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  The Favor by JoAnn Baker

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Posts : 413
Join date : 2013-10-13

Post The Favor by JoAnn Baker

Pete Duel as Hannibal Heyes and Ben Murphy as Kid Curry

Guest Stars:

Stephen McNally as Ben Caulder

Harold Gould as Jack "J.J." Johnson

Ben Stiller as Billy Barnes and Owen Wilson as Corky Wells

The trail had become a blur of dust and wind as the two riders struggled against the increasing opposition. Both men wore bandanas over their faces and the horses trudged forward with their heads low.

“If we don’t find some shelter pretty soon, we’re gonna be the ones walkin’ into this storm. These horses aren’t gonna go much further,” one of the riders shouted over the sound of the wind and the rustling leaves.

“I know that, Kid. Just a little further and we’ll be in Twin Brook, er Two Streams, er something like that. I rode through here a few years ago.”

“When, Heyes? Seven or eight years ago? That’s what you said about the last town and that one turned out to be a ghost town. Not a soul to be found and no supplies left behind neither.” Kid Curry shook his head, frustration showing in his face.

“There—up ahead. There’s a building!” Heyes said, with excitement.

“Uh huh,” Curry mumbled. His tone was not enthusiastic.

The street was empty. Dust swirled around the horses as tumbleweeds blew past. The first building they came to looked like an old barn or shed. Heyes dismounted and pushed the door open, revealing an utterly empty space. “I don’t know what they stored in here, but whatever it was, there sure ain’t any left,” he muttered.

“We’re gonna have to let these horses rest a bit,” Curry said, matter-of-factly.

Heyes nodded. “We’ll find some place to spend the night.”

More buildings and storefronts stood further down the road, but the town looked completely deserted.

The two continued on down the street, walking and leading their horses.

“Now that looks more like it,” Curry said, pointing at a sign that indicated the establishment had once been the town saloon. He headed for the double doors, still leading his horse.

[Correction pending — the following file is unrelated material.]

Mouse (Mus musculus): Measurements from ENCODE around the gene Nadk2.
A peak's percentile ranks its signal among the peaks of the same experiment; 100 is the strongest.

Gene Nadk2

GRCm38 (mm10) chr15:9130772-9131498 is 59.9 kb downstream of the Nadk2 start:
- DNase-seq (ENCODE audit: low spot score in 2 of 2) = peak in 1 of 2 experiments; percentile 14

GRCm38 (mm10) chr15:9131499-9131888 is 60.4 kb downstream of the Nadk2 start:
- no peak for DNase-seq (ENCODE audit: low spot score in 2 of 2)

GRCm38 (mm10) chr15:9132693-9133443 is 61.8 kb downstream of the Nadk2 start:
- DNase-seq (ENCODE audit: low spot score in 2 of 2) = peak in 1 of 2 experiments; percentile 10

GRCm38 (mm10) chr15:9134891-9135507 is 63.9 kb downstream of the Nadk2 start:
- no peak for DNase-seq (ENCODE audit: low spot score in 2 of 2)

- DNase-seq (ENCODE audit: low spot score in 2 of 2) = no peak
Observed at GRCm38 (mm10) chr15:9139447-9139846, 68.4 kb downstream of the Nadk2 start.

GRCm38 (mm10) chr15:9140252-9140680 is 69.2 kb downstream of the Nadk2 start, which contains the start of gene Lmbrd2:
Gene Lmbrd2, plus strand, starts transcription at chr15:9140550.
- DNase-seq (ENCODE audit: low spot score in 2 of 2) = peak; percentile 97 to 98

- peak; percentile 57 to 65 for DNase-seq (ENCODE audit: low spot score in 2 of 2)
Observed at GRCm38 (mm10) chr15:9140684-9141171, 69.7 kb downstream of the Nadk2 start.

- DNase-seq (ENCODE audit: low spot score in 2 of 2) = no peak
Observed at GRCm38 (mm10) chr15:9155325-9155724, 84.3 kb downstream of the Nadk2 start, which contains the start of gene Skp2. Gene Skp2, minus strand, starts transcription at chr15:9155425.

“You taking your mare in there?” Heyes balked.

Curry shrugged. “I don’t think anyone will mind. If the place looks decent, we’ll find a better place for the horses later.” They led the two horses into the saloon and out of the storm. A first glance revealed an old stove in the corner.

“Well, we’ll have some heat and maybe some coffee if we can get that going,” Heyes noted cheerfully. He stopped abruptly and his jaw dropped open when he saw another horse, already inside and standing in the corner.

The partners gave each other curious glances as they stared at the horse. In the silence, the click of a gun sounded.

“Hold it right there,” a hoarse voice commanded.

The ex-outlaws shot each other looks that said ‘not again’ and slowly turned in unison to face the sound.

A man about ten years older than Heyes and Curry leaned against a crate. He had a six-gun aimed directly at them. “How’d you find me?” he demanded.

“Mister, we didn’t know anybody was here,” Curry offered, raising his hands slowly.

“You followin’ me?” the man asked.

“Look, I don’t know who you think we are, but we’re just two travelers looking for a place to wait out this storm,” Heyes said, pleasantly. “We didn’t know anyone else was here.”

“Sure you didn’t,” the voice replied, the cynicism thick.

“Can you put that gun down? You’re makin’ me nervous,” the Kid asked, his hands still raised.

The man with the gun started to laugh, but ended in a cough. “Sure, I put the gun down, then you throw me over my horse and take me in.”

“What?” Heyes asked, as his brow furrowed in surprise and confusion.

The man began to cough again and then collapsed onto the ground.

Glancing briefly at each other, Heyes and Curry went to the man and turned him over. Lifting his jacket revealed a blood-soaked shirt.

“Gun shot?” Curry wondered aloud.

Heyes nodded, as he opened the man’s shirt and examined his arm. “Looks like the bullet went clean through, but it’s bleeding pretty bad. We’ll have to get that stopped. See if you can get a fire going in that stove and heat some water.”

Curry nodded and set about to work on the stove. He got a fire started and filled a pot with water to boil. Then, he began opening cupboard doors and drawers, and looking into boxes and bags that were sitting around the room.

“Not a bottle or scrap of food,” he reported, dismally.

“See what he’s got,” Heyes suggested.

Curry went to the stranger’s horse and opened his saddle bags. He reached inside and rummaged through the bag. He pulled out a few items, looking at them briefly and then returning them to the bag. He pulled out a large piece of paper and stood still for a moment, staring at the paper. He slowly turned to face his partner.

“No food, but look at this,” he said, holding out a wanted poster with a drawing that resembled the man lying in front of them. The headline indicated a bounty of two thousand dollars.

“Ben Caulder,” Curry announced.

Heyes frowned. “I know that name. He rode with Plummer.”

Curry’s eyes narrowed. “He know you?”

“No. He left the gang before I rode with them. I remember hearing about him though. The boys said he was a good guy. I thought he got out of the business,” Heyes replied.

“Apparently not,” Curry observed, studying the poster for a minute. “It says here ‘dead or alive’ so he must’ve gotten into more trouble. He might be dangerous.”

“Kid, we’re wanted dead or alive, you know.” Heyes’ eyes met his partner’s eyes.